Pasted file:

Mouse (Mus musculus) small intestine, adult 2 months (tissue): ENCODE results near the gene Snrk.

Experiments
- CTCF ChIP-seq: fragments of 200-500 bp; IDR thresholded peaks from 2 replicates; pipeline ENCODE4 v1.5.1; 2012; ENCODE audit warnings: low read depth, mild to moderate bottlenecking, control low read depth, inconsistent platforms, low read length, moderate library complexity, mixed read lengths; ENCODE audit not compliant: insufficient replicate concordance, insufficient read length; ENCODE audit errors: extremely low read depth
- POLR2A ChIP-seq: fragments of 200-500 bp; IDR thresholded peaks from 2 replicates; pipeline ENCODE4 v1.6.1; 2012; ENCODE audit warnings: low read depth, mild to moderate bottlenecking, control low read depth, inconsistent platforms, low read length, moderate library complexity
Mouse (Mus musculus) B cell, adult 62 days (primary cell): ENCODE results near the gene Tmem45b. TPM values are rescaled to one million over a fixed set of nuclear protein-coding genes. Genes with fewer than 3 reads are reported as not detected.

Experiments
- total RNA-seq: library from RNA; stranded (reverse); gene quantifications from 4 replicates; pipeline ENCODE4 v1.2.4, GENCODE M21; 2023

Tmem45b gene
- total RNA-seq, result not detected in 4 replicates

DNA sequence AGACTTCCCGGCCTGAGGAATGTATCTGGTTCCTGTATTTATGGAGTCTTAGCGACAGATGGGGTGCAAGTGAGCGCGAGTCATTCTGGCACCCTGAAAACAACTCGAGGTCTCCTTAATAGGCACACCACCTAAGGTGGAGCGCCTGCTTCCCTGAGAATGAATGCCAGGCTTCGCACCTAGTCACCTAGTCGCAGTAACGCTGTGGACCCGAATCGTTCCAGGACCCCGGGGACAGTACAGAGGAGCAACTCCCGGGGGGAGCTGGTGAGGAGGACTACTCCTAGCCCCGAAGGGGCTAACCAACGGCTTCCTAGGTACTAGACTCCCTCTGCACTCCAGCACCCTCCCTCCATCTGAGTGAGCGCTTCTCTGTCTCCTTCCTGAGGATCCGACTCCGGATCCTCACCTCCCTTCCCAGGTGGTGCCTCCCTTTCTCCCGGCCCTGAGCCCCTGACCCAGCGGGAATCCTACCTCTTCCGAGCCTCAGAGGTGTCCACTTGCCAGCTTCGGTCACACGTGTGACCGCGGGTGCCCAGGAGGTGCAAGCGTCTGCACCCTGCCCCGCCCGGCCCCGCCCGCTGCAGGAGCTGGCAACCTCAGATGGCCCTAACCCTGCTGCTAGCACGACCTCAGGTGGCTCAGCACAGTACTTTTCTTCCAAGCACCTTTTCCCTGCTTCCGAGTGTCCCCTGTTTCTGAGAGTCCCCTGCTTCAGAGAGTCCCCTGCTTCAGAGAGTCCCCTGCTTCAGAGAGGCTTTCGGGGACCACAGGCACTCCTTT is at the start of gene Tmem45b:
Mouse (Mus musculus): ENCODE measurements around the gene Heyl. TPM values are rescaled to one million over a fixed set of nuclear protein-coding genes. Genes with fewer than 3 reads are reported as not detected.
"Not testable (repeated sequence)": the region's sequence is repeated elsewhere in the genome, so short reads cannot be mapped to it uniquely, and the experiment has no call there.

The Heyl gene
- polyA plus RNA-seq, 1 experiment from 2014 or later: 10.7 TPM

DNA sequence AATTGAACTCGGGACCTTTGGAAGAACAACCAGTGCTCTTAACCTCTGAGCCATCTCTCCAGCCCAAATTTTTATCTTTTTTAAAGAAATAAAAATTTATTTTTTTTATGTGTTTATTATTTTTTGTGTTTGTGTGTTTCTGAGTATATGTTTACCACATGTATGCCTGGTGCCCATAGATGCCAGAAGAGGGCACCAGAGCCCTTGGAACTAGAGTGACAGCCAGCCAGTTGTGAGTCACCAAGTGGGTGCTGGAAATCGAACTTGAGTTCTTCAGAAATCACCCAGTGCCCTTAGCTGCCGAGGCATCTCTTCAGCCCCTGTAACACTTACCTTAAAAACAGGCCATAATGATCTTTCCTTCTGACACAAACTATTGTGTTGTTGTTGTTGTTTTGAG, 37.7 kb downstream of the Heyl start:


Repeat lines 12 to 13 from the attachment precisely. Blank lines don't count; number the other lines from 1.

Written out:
"Not testable (repeated sequence)": the region's sequence is repeated elsewhere in the genome, so short reads cannot be mapped to it uniquely, and the experiment has no call there.

The Heyl gene